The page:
It worked. Exports soared, and 2008’s trade deficit of $2 billion became 2009’s trade surplus of $5 billion. While other countries fell deeper into recession, Israel brushed its shoulders off.
Joining the dream team
When the White House first considered appointing Fischer as Yellen's deputy, the idea was dismissed as implausible. Not because Fischer was too controversial, that is, but because officials didn't think he'd be willing to take it. But after discarding the idea, Obama's aides were surprised to get a call from Yellen, who, reports Bloomberg's Julianna Goldman, told them, "not only did she want Fischer at the Fed, she had already reached out to him and sold him on the idea."
The move was especially interesting on Yellen's part because she and Fischer, while broadly in agreement on many issues, differ on perhaps the biggest one the Fed faces at the moment. Under Bernanke and Yellen, the bank has leaned heavily on "forward guidance," or statements and actions meant to shape the expectations of markets for where inflation and growth will be in the future, as a tool to speed up the recovery. Yellen has been particularly enthusiastic about this approach, which is premised on the idea that, if markets believe the Fed when it says short-term interest rates are going to be near zero for the foreseeable future, then those markets will reduce long-term interest rates in turn, promoting growth.
Fischer, however, has been more skeptical. “You can’t expect the Fed to spell out what it’s going to do,” Fischer said in September. “Why? Because it doesn’t know.” Fischer's point is that when the Bernanke Fed has made promises like "interest rates won't rise until 2015," markets simply don't believe them. What if, next month, we discover there's much less oil in North Dakota than we all thought, the price of crude goes through the roof, and suddenly inflationary pressures emerge? The Fed can't credibly promise to keep rates low in that scenario, however unlikely it is. And if markets don't believe the Fed when it promises things, then the desired growth effects of forward guidance won't emerge.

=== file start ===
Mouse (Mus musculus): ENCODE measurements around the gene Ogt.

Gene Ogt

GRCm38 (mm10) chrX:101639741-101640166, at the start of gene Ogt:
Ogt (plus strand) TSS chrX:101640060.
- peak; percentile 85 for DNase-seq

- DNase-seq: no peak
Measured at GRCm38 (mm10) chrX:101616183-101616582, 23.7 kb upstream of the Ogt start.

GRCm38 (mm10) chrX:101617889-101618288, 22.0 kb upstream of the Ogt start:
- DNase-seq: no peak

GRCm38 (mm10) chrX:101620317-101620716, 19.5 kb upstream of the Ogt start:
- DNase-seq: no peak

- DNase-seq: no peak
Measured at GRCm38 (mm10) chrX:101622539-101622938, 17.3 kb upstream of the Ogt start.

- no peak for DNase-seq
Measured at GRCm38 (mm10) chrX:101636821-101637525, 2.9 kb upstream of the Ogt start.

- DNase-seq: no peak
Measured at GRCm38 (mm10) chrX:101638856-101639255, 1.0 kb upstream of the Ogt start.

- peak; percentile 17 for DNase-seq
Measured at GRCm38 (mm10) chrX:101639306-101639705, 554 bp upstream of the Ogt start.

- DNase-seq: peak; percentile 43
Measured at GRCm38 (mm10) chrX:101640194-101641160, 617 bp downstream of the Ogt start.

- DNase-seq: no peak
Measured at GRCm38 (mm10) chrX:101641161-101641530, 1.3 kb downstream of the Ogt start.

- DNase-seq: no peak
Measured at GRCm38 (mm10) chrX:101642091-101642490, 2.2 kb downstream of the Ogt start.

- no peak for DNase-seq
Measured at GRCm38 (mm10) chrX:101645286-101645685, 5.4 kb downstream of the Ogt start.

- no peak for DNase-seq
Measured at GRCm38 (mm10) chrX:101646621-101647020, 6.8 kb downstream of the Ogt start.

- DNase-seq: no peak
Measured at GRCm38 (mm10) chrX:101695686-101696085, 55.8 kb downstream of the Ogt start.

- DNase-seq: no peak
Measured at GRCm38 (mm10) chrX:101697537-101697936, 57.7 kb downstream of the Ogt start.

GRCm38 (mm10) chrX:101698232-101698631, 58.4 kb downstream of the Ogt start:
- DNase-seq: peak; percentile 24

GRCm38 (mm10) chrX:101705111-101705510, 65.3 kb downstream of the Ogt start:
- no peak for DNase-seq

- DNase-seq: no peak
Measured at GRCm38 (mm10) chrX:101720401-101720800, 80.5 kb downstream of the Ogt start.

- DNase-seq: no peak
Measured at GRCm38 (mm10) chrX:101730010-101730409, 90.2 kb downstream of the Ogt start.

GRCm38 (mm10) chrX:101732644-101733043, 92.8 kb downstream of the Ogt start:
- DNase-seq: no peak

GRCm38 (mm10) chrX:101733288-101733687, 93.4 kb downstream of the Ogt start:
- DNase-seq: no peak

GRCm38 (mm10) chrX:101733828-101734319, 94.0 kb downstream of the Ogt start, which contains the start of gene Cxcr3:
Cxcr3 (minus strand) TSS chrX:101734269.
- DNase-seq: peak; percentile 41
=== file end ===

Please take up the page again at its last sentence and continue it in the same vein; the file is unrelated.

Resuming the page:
That said, Fischer and Yellen sing a similar tune when it comes to forward guidance based not on dates, but on tangible numbers like the unemployment rate or the inflation rate. That approach — which has been part of the Fed's policy since December 2012 — allows an escape hatch in the case of freak events like the North Dakota hypothetical; if the promise isn't "we won't increase rates until 2015" but instead "we won't increase rates until unemployment is below 6.5 percent or inflation is above 2.5 percent," then the Fed is still free to adjust in response to sudden changes in unemployment or inflation.